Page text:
- Having to be a technological troubleshooter as you are the only person under 40 in the room who cares about your computer’s problems.
- Writing a legal memo in 40 minutes because you wasted too much time daydreaming about tequila.
After the Exam:
- Impulse control: the test taker does NOT immediately turn over the table and break his or her chair after finishing the exam. The test take will instead wait for the proctor to finish instructions before doing so.
- Driving in rush hour traffic.
- Lamenting with the hotel bartender that you really don’t have to be here, and that you’re really just one or two characters away from creating a can’t-miss sitcom and asking “hey, how do people just MAKE sitcoms? How does that work?” which the bartender properly ignores knowing that you will soon move on to a different topic.
- Forgetting auction law.
An Ode to Bar Exam Fear
On July 2
check bar fear at the door.
You know this crap
and a whole lot more!!
You’ll look at the first essay.
Okay, you’re gonna dig deep.
You need to grit your teeth, bite your lip
3 more days til you sleep
Dig deed into your
bar review soul!
pull out whatever you’ve got.
You’ll be pleasantly surprised when you get to the test…
yep, you actually know a lot!!!
Your bar flash cards and study lists
you’ll see them as you write.
Resolve: that no matter what – you won’t
go down without an incredible fight.
Each question and essay is just a peak.
Passing by the lowest possible score
is the plan of attack to seek!!
If the first question throws you off course
don’t curse the bar review class—
with buyer’s remorse!
Think of lawyers you know who
have already passed.
some who are smart and
some with no class.
If they found a way to pass the test
YOU know you can do
your personal best.
So take your bar exam fear and
leave it in the car or bus
In a few years you’ll be one of us.
you’re going to stay steady
You have parents, or a spouse and friends
rooting for you!!!
They know your courage and
what you can do!!
You don’t need to pass with a
Big A +
just do enough to be
like the rest of us!
So take the anxiety and
check it at the door!!
Because you are winning
the BAR EXAM WAR!!!!!!!!!!!!!!!!!!!!!!!!!!!!!!!!!
Note: this ode was originally published in July 2015
The end of commercial bar prep lectures means the start of focused review and practice. It does not mean the start of memorizing your outlines, nor does it mean you spend 90% of your time reading outlines, making flashcards, etc. You need to spend at least 50% of your study time doing practice questions. Off note. No outline. Using only your brain.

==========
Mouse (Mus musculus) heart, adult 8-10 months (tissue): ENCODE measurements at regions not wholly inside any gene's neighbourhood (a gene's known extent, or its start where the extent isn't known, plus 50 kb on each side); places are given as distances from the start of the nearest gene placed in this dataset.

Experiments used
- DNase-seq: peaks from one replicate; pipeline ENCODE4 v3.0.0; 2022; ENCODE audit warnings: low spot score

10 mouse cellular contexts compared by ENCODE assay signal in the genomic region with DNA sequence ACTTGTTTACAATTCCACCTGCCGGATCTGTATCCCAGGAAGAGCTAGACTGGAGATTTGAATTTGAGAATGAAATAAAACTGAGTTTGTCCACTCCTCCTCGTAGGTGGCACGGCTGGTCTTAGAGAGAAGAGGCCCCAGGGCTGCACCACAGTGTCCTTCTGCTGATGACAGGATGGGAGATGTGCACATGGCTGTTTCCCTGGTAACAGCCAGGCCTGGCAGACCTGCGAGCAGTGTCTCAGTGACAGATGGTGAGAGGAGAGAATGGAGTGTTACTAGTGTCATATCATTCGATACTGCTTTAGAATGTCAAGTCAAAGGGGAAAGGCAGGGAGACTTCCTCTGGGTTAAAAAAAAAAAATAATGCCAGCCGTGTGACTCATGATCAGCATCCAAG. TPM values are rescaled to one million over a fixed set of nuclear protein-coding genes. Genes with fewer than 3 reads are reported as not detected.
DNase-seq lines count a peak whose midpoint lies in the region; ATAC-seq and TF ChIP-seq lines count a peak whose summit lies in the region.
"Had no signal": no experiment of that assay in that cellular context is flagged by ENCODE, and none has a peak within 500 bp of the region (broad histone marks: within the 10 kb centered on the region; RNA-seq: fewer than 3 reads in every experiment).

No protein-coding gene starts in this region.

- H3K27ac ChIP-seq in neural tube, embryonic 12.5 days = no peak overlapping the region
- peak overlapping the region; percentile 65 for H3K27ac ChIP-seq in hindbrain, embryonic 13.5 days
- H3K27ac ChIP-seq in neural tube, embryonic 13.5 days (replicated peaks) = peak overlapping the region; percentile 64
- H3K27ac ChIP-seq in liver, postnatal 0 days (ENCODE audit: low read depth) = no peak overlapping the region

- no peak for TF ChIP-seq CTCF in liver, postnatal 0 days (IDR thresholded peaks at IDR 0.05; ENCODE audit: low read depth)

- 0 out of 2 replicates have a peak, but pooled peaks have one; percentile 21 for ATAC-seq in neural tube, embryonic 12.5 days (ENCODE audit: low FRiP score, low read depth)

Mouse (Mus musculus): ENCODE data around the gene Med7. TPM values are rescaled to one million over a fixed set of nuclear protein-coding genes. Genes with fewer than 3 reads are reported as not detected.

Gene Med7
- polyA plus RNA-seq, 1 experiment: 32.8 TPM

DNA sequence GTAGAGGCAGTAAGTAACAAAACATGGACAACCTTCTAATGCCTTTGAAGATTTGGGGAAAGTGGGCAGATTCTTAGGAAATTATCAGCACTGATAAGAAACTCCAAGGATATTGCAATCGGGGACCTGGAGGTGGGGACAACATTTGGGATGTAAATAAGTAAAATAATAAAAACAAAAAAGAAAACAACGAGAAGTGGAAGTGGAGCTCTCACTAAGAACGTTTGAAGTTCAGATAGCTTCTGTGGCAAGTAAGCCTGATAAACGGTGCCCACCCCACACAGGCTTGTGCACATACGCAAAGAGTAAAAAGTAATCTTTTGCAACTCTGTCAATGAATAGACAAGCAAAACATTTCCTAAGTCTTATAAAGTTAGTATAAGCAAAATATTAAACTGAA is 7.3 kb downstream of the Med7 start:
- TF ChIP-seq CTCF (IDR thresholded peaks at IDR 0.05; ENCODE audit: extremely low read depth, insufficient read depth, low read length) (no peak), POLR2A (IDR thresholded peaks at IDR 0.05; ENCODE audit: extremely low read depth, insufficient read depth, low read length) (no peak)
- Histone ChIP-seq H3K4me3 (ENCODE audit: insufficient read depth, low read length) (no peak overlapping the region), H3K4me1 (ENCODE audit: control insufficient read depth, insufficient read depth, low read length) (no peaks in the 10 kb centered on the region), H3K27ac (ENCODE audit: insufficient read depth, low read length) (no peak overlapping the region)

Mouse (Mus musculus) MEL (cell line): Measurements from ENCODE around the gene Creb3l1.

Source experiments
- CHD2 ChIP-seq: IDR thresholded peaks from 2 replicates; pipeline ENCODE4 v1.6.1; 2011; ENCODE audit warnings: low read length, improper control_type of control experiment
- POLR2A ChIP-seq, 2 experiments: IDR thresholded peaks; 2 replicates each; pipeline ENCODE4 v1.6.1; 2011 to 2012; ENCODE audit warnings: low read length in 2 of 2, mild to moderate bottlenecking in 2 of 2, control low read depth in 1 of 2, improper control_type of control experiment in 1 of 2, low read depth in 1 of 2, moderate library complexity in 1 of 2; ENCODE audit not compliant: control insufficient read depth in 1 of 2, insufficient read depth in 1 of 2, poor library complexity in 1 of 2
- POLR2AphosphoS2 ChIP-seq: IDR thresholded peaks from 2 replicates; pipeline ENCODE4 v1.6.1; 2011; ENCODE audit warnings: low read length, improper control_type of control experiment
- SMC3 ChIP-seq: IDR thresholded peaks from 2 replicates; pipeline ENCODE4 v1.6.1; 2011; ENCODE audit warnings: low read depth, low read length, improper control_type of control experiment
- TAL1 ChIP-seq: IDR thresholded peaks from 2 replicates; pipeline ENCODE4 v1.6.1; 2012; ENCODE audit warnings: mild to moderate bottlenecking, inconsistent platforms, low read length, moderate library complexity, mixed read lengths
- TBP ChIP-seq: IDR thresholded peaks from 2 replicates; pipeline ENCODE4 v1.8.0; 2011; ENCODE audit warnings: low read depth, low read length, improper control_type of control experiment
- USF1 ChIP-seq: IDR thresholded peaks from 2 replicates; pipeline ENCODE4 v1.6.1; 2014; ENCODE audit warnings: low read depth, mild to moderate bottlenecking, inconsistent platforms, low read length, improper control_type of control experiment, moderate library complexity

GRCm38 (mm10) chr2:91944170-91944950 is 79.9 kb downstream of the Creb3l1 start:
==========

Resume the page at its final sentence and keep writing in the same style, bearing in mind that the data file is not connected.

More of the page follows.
For MBE questions, this isn’t too tough because you’ve already taken a practice exam without your notes/outline. Essay questions are another story. This is because, for multiple choice questions, your brain only needs to recognize the material, but for essays your brain has to produce it. This is a slightly different skill that you need to develop. The way to develop the skill is to… practice. The first couple of essays might be awful but that’s ok. We learn from mistakes, oftentimes better than from our successes.
Go into this stage of bar prep with a growth mindset. Expect to make mistakes so you can use them to improve. Don’t wait to practice when you think you can do it *right.* Practice with the goal of learning how to do it right.
You might feel a little uncomfortable because the commercial bar prep lectures are over and although you have a study schedule, you are not sure about following it exactly as given. This is a good thing because it means you have a sense of what you need to do to prepare. It means you don’t need to rely on commercial bar prep for every little detail. Use the commercial bar prep schedule as a base and adapt to what works best for you based on your strengths and weaknesses. For example, if you scored above average on the practice MBE, you probably don’t have to spend as much time on MBE prep. In general, I recommend covering 2-4 two subjects a day and for each subject:
- Review notes;
- How you review is up to you. There is no one right way to do it.
- Work through practice essays and MBEs.
- Review your responses, modify as needed.
- Compare essay responses to released responses and reconcile difference, figure out why you missed an MBE question.
Whether you study 2, 3, or 4 subjects a day is up to you. How much time to spend per subject and per component depends on your comfort-level and how you like to learn.
Keep studying and practicing and working your plan. While you should take note of your failures, you should also recognize your successes. This is what helps you stay in control and move forward.